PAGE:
It is of great importance to analyze tropical cyclone (TC) intensity (i.e., central pressure and maximum sustained wind) with high accuracy, not only from the perspective of improving scientific understanding of various phenomena associated with TCs, but also for disaster prevention and mitigation. TC intensity estimates are generally made using infrared satellite data, for example, by the Dvorak technique (e.g., Dvorak 1975, 1984; Koba et al. 1990; Velden et al. 1998; Olander et al. 2004; Olander and Velden 2007), satellite microwave sounding data (Brueske and Velden 2003; Herndon and Velden 2004; Demuth et al. 2004; Oyama 2014), or satellite microwave imager data (Bankert and Tag 2002; Hoshino and Nakazawa 2007; Sakuragi et al. 2014). The Dvorak technique is an empirical method based on past reconnaissance observations and the subjective classification of cloud patterns, although the advanced Dvorak technique is a fully automated method (Olander and Velden 2007). Methods using satellite microwave sounding and imager data are entirely objective, but in the western North Pacific, satellite methods refer to the best track data as truth. Because these data are based mainly on the Dvorak technique, the uncertainty of the satellite methods includes the estimation error associated with the Dvorak technique. In addition, these conventional methods estimate TC intensity from relevant physical values such as cloud patterns and upper-level warm-core anomalies, rather than by using a straightforward physical equation that describes pressure distributions. Therefore, conventional estimates can have a large margin of error. Although it is not realistically possible at present to obtain dropsonde observations of minimum sea level pressures (MSLPs) of TCs in the western North Pacific Ocean, it is still necessary to estimate TC intensities with as much accuracy as possible, particularly for TCs that approach populated areas.

One method of addressing this problem is to estimate central pressures by using a physical equation, namely, the gradient wind equation. Lee et al. (2000) developed a method that uses data from a single ground-based Doppler radar (DR; hereafter the DR method). In this method, the ground-based velocity track display (GBVTD) technique (Lee et al. 1999) is used to retrieve axisymmetric tangential wind velocities, , of a TC from the Doppler radial velocities, , under the assumption that there is one primary circular vortex around the TC center and that the asymmetric radial wind is much smaller than the corresponding tangential wind. Then, an MSLP is estimated by using an axisymmetric pressure deficit deduced by applying the retrieved to the gradient wind equation and using a sea level pressure (SLP) observation around the TC as an anchor for pressure measurement. Because the DR method calculates MSLPs by using a physical equation related to the TC wind field, the estimated MSLPs are expected to have higher accuracy than those derived from cloud patterns and upper-level warm-core anomalies, although the DR method is applicable only to TCs that approach radar locations. To apply the DR method, it is essential to retrieve from with high accuracy. Because the GBVTD technique has been successfully used to retrieve for many TCs (Lee et al. 2000; Harasti et al. 2004; Lee and Bell 2007; Zhao et al. 2008; Zhao et al. 2012), the DR method is promising.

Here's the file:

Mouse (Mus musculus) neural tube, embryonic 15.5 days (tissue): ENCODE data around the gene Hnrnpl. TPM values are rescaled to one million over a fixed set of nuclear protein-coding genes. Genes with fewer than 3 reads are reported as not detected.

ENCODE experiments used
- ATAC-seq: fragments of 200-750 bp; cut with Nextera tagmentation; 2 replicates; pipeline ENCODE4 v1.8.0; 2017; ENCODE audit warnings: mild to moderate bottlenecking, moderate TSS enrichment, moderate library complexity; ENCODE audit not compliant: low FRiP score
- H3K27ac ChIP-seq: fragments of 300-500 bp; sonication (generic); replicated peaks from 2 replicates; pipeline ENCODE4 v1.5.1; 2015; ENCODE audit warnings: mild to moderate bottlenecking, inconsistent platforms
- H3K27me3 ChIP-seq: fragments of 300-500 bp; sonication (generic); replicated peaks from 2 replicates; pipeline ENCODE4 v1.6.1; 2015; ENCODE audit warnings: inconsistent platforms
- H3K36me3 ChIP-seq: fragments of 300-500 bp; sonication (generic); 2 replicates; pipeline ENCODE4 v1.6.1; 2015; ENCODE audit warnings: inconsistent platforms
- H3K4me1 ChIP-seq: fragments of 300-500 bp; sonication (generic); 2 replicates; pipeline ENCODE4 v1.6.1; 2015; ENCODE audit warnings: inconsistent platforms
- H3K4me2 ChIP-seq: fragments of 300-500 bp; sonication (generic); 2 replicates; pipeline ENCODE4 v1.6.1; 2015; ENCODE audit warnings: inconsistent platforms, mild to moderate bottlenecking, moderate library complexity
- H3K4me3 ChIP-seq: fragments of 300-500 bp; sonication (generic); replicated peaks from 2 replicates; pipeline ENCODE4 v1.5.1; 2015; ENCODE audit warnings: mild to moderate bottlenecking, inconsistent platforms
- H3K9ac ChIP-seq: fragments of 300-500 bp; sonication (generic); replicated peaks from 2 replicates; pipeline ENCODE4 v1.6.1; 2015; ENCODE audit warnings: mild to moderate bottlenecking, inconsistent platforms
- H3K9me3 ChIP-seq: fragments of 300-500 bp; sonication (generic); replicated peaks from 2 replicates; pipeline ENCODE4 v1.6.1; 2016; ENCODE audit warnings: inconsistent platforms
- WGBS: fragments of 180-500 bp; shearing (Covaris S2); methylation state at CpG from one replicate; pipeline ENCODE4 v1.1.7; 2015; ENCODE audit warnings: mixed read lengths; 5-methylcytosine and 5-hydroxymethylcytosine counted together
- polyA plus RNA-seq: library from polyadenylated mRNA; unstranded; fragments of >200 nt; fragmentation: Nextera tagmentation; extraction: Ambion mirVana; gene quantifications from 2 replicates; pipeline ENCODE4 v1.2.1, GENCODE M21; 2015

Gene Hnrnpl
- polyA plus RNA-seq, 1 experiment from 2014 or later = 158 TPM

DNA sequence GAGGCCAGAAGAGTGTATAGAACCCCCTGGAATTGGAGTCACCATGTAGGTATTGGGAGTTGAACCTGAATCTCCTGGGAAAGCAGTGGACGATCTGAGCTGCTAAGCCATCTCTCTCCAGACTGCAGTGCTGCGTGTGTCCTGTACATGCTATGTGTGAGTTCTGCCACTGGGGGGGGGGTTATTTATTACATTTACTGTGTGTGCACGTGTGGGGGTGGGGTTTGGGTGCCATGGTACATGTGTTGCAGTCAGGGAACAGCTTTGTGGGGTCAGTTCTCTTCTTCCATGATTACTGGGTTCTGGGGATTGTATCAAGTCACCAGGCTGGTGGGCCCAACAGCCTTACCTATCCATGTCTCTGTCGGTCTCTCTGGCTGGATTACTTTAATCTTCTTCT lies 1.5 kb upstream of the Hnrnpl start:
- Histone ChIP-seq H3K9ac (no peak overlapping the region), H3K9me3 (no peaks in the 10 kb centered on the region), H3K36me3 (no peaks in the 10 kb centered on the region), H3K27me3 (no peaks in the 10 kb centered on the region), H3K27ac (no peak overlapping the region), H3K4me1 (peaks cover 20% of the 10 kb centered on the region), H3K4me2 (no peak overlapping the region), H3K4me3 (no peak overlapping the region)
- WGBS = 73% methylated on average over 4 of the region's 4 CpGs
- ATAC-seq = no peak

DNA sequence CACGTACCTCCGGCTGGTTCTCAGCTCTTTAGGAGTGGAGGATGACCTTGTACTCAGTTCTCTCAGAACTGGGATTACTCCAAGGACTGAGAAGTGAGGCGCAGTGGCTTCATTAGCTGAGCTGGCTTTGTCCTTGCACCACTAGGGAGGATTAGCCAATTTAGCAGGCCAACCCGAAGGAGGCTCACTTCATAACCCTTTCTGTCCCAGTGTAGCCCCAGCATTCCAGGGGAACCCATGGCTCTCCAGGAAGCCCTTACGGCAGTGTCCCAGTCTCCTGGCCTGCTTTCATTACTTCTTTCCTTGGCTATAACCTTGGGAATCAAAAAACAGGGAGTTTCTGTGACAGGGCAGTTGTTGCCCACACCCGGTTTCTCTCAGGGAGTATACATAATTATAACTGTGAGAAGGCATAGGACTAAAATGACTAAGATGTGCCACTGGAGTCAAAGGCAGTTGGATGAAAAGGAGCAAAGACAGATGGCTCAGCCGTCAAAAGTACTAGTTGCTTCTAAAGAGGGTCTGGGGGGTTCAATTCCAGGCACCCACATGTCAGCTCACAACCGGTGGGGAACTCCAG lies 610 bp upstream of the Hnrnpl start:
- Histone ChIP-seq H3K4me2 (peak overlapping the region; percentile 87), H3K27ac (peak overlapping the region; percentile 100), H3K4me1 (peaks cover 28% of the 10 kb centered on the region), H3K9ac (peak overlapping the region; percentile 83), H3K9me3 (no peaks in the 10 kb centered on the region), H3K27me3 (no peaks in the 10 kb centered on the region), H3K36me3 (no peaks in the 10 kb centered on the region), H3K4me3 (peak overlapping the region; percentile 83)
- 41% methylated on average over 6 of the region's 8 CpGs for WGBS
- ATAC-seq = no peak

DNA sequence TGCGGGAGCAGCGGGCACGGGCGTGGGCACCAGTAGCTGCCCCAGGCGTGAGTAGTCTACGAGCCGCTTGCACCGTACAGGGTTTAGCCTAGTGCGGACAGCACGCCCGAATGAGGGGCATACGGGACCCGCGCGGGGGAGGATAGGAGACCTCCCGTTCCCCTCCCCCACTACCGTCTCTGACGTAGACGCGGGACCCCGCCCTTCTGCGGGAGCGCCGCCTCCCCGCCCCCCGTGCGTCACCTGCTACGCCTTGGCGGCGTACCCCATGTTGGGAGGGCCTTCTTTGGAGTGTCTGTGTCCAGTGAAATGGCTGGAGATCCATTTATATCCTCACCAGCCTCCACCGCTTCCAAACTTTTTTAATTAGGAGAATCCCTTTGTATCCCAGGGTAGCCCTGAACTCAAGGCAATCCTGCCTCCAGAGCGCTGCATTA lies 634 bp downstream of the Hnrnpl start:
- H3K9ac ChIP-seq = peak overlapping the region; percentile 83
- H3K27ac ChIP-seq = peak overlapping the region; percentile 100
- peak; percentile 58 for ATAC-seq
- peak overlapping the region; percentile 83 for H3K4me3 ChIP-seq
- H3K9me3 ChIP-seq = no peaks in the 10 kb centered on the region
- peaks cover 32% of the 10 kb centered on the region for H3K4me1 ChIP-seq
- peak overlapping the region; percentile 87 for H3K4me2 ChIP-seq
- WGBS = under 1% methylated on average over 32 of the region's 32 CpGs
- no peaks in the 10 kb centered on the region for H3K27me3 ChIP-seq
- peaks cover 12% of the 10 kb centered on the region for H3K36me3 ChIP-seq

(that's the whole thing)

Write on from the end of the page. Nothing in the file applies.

The DR method has already been implemented by the National Hurricane Center (NHC; Harasti et al. 2007), where it is called Vortex Objective Radar Tracking and Circulation (VORTRAC), but the accuracy with which the DR method estimates MSLPs and the operational utility of the DR method have not yet been clarified comprehensively, probably owing to the lack of sufficient TC examples. It is of great importance that the disaster prevention information have high reliability and consistency for the forecasts to be seen as credible and to avoid confusion. Thus, it is essential to examine the accuracy of the estimated MSLPs and to determine their suitability for operational use. In addition, analysts adopting the DR method for TC intensity analysis need to have a good understanding of the DR method’s accuracy and reliability, as well as of its strengths, weaknesses, and limitations.

Many strong TCs approach and make landfall in Japan. In particular, many TCs approach southwestern Japan, including the Okinawa Islands, where there is no topography effect on the TC structure. Therefore, TCs approaching this region are ideally suited for GBVTD retrievals. The Japan Meteorological Agency (JMA) upgraded all of the radars in its observation network to Doppler radars between 2006 and 2013, and the new Doppler radars have collected data on many TCs since their installation.